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Why women in Glasgow are striking over equal pay

After battling for 10 years to receive fair pay, thousands of Scottish women are owed between £500m and £1bn. Eve Livingston reports on their fight

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By Eve Livingston on

Early on Tuesday morning, while most of us were still fast asleep, thousands of women made their way, through the cold and dark, towards picket lines outside schools, museums, libraries and a range of other council-run sites across Glasgow. This was the start of two days of strike action, where around 8,000, mostly female, council workers are walking out in a historical dispute over equal pay.

The story of these cleaners, caterers, carers and support workers harks back to 2006, when a new pay scheme, which was designed to eradicate gendered differences in pay, actually ended up entrenching them, by including a complicated combination of criteria for measuring value. The inclusion of things like shift patterns and working hours favoured male-dominated jobs, such as street and refuse work, while it penalised female-dominated ones, such as care and cleaning. It’s estimated that some women earned up to £3 an hour and up to £4,000 a year less than their male counterparts.

This scheme was introduced by a Labour-run council, who spent the next decade litigating against claimants in courts and tribunals. The SNP took control of the council in May 2017, on a promise of ending litigation and settling all claims but, despite their insistence that the process has not stalled, GMB and Unison members voted for strike action in landslide numbers, after stating that negotiations had failed.

“We were meant to have won this fight years ago,” support worker Theresa tells me, outside the council’s headquarters, Glasgow city chambers, at a 10,000-strong rally. “The law says we should get paid the same, and we’ve won the case in court again and again. But we still don’t have our money – it’s time for them to pay up.”

Lawyers for the women estimate that these claims may collectively be worth between £500m and £1bn, when historical back-pay is accounted for. And, at yesterday’s march and picket lines, the incredible length of this dispute – 10 years of fighting – was heavy on the minds of many.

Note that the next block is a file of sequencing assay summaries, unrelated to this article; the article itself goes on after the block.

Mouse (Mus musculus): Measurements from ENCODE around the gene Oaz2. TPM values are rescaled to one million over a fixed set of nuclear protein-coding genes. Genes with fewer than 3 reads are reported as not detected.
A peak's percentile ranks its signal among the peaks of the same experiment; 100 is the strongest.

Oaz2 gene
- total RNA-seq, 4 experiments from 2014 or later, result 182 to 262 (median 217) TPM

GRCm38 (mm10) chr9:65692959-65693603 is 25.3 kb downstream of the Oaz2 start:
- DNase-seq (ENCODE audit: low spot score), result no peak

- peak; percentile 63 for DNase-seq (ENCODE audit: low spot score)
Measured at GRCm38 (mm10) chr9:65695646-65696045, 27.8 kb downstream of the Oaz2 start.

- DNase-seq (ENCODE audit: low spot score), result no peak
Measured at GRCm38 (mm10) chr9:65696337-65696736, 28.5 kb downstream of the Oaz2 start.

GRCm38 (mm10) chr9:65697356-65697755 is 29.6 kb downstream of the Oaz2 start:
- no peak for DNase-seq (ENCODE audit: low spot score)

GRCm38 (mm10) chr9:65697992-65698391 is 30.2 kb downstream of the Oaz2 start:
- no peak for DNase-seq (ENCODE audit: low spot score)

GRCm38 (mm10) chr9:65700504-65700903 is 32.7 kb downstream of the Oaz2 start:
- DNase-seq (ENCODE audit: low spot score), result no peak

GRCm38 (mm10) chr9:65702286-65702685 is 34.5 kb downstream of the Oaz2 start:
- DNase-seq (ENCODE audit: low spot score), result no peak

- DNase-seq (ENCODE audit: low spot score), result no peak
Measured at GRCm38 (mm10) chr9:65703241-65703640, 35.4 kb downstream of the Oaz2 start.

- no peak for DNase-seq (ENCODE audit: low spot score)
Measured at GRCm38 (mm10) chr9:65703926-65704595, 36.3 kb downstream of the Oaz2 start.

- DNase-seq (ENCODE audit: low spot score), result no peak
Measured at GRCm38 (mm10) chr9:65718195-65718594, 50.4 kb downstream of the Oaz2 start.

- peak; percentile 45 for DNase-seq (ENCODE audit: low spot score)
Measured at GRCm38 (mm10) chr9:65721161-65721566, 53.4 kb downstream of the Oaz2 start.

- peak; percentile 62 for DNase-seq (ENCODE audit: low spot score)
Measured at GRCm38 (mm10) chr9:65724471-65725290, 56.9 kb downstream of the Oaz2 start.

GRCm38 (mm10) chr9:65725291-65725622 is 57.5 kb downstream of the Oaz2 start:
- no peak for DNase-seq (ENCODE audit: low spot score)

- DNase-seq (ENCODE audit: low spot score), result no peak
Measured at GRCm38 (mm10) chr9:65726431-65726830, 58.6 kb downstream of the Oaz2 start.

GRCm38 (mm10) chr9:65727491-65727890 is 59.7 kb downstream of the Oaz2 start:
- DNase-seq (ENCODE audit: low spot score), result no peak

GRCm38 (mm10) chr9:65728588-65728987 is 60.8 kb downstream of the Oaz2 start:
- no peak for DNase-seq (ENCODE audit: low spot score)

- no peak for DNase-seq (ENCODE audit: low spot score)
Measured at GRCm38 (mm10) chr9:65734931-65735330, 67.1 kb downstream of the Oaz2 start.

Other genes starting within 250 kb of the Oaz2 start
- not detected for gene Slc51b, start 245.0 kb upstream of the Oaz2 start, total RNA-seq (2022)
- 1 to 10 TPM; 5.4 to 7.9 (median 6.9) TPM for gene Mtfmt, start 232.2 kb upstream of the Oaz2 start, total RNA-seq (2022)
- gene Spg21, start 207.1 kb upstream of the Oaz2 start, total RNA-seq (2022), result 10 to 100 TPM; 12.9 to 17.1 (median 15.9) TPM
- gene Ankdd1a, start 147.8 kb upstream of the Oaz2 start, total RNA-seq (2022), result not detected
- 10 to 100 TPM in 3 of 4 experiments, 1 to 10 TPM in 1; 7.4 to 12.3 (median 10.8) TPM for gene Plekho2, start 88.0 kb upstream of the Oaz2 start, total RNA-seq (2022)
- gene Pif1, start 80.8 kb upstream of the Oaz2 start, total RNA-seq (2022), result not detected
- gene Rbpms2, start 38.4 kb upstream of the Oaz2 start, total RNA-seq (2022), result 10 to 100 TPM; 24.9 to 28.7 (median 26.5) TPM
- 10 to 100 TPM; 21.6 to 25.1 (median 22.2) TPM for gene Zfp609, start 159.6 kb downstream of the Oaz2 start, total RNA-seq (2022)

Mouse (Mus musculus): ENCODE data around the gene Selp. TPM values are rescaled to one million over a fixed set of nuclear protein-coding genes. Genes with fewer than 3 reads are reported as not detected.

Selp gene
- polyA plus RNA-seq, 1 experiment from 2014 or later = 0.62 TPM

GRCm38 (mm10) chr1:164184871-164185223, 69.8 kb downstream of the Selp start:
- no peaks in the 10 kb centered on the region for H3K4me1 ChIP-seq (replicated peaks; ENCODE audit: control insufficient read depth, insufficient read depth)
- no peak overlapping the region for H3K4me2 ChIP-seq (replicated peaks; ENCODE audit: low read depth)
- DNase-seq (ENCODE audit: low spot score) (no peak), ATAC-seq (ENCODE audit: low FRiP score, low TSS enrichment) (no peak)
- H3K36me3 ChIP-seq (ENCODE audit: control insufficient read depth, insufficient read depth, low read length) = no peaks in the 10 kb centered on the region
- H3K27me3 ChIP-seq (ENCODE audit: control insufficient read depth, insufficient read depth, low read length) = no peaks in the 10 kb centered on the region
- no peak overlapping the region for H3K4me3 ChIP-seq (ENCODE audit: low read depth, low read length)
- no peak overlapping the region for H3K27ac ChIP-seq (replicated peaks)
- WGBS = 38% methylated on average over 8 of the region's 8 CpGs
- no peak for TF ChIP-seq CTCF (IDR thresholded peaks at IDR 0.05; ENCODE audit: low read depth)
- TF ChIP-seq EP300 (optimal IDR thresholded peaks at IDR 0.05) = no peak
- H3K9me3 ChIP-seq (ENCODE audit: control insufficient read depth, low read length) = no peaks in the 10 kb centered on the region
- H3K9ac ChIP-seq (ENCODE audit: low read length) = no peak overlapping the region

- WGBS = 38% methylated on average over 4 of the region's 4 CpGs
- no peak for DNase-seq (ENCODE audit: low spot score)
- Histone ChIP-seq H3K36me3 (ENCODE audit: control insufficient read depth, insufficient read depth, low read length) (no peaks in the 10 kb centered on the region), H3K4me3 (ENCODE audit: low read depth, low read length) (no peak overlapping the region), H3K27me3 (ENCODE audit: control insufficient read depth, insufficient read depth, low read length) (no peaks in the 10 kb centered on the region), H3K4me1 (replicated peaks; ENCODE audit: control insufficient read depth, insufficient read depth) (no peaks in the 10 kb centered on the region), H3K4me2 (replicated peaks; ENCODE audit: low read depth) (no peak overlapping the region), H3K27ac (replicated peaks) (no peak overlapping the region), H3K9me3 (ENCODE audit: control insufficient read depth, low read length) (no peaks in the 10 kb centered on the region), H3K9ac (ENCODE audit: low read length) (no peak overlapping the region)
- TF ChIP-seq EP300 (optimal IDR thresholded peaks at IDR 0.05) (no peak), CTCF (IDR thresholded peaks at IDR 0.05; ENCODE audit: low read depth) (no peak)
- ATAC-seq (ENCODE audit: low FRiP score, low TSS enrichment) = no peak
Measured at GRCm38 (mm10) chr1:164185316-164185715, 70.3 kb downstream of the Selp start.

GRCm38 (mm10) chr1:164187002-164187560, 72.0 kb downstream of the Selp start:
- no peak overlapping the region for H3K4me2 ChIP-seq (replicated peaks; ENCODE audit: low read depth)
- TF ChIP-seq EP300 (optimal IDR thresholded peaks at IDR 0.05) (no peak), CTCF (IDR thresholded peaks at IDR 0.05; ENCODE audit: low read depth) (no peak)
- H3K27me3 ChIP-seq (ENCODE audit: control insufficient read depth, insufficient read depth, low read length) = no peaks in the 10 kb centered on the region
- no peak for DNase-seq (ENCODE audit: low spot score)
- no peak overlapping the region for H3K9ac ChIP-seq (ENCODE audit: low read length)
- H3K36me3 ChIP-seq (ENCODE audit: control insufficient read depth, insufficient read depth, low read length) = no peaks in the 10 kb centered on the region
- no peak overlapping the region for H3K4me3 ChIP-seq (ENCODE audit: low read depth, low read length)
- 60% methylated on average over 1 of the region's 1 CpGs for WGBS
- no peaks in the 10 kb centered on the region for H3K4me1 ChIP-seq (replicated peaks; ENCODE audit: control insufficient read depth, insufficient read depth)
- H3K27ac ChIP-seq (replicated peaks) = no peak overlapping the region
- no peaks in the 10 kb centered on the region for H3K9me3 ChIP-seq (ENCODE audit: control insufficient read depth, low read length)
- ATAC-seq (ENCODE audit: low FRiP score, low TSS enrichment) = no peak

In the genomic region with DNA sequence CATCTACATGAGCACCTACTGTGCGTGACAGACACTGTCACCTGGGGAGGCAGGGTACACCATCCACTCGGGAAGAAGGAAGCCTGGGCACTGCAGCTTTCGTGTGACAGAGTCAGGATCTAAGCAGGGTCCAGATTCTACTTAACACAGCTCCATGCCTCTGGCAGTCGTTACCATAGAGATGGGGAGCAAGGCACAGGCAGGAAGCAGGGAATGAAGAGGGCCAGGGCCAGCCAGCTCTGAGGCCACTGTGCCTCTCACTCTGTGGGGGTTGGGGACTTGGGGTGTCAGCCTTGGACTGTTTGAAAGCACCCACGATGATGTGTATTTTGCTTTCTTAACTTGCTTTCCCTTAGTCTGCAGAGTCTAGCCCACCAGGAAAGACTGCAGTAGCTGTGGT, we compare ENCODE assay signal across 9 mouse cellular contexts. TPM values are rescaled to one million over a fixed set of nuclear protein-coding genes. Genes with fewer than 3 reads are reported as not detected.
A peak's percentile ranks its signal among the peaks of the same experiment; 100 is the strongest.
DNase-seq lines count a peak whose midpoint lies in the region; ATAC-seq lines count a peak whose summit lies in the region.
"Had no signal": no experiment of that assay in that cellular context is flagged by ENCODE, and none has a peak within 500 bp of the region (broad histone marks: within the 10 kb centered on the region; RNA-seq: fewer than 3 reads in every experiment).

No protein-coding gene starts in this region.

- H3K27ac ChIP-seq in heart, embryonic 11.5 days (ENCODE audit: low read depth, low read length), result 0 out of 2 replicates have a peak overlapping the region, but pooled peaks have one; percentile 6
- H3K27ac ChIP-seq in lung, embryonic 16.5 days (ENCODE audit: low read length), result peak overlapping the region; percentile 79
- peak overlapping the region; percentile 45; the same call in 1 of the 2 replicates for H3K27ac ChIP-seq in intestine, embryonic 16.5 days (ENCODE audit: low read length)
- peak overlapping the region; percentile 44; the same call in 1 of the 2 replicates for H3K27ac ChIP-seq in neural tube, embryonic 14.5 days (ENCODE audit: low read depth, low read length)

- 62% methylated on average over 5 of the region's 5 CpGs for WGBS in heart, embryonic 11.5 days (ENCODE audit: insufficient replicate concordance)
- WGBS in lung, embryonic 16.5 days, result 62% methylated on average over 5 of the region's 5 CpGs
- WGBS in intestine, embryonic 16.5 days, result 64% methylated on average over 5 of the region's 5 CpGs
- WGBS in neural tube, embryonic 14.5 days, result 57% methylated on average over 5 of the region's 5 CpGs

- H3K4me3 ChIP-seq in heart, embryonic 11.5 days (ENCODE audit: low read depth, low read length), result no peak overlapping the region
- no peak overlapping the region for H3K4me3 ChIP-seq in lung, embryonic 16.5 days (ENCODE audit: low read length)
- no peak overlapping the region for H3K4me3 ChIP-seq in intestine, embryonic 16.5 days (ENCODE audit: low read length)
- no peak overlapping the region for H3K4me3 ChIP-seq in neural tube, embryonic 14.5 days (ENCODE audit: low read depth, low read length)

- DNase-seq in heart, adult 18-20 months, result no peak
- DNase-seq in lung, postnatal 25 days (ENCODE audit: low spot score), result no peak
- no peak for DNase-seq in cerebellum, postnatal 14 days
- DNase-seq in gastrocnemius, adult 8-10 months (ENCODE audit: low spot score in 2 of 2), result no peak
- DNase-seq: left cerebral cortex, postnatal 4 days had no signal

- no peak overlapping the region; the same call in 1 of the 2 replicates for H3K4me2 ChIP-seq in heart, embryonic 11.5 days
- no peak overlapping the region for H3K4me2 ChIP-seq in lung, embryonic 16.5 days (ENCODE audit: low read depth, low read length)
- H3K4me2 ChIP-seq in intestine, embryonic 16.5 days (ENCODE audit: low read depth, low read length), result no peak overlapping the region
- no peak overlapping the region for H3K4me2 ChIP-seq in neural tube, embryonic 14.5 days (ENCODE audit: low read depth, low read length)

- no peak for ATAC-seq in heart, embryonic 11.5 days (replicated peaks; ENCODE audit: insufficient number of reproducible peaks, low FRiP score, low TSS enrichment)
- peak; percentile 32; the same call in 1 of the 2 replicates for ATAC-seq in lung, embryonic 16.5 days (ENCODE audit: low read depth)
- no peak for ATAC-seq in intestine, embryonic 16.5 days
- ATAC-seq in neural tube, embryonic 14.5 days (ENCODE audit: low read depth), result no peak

“I’ve worked for the council for 14 years,” says Deborah, 33, a caterer in a primary school. “I’ve got arthritis in my back from this job, and there’s women that we’ve worked with that have passed away that were entitled to equal pay, and they’ve missed it because it’s gone on that long.”

In an illustration of just how vital their work is, yesterday’s industrial action shut down council-run services and facilities across the city, with a number of primary schools, museums and other public buildings forced to close. In an act of solidarity, the city’s male refuse workers also refused to cross picket lines and instead sacrificed wages by walking out of their jobs in the morning, in support.

“People are supporting us – you could see it by how many came out and cheered and clapped at our march,” says home carer Linda, who is in her fifties and has worked for 30 years. “The papers have tried to say that we’re selfish to disrupt the city and to leave vulnerable people without care. But our lives have been disrupted for 12 years, and our families are vulnerable, too, all because of this equal-pay fight.”

This support was clear at yesterday’s march and rally, with a number of service-users and their families even joining in, in solidarity with the women who support and care for them every day. Christine, who has had her support services withdrawn for the duration of the strike, tells me: “The jobs they do are hard and dirty and emotional, but despite that they stay so kind and patient. I can’t thank them enough, really.”

Many of the women striking are nearing retirement and have been working – and fighting – for many years. But they were joined on the march and rally by younger colleagues who are also affected, and by family and supporters, including children and babies in pushchairs bearing placards. For many women, picketing and marching, this action has come to be about much more than just the technical business of settlement negotiations.

Placards at the march bore slogans about the hard and invisible work of carers, and pictures of council leader Susan Aitken with the slogan “Desperately Seeking Susan”, as well as “Decades of Delay” emblazoned over past council officials. Speakers from a number of roles at the city-centre rally repeatedly referenced wider societal battles for gender equality and workers’ rights.

Nicola Sturgeon, first minister of Scotland, has responded to the women’s strike, tweeting: “While I wish the strike wasn’t happening, I have nothing but admiration for the women involved. However, I feel contempt for a Labour Party expressing solidarity now when, in power, they took these women to court to deny equal pay. @theSNP and @SusaninLangside are working to fix.” The council, meanwhile, has said it supports equal pay, but that the strikes won’t help anything.

“It’s about our own equal pay, but it’s also about wearing ourselves down for our whole lives in difficult conditions for nothing in return,” says Laura, a 44-year-old cleaner at a primary school. “We’re in schools at the crack of dawn, carers are rushing in and out of people’s houses. Nobody ever really sees us.”

“But,” she says, gesturing to the 10,000-strong, mostly female crowd, whistling, chanting and dancing to We Are Family in the city’s famous George Square, “they definitely will today.”


Photo: Getty Images 
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Gender pay gap

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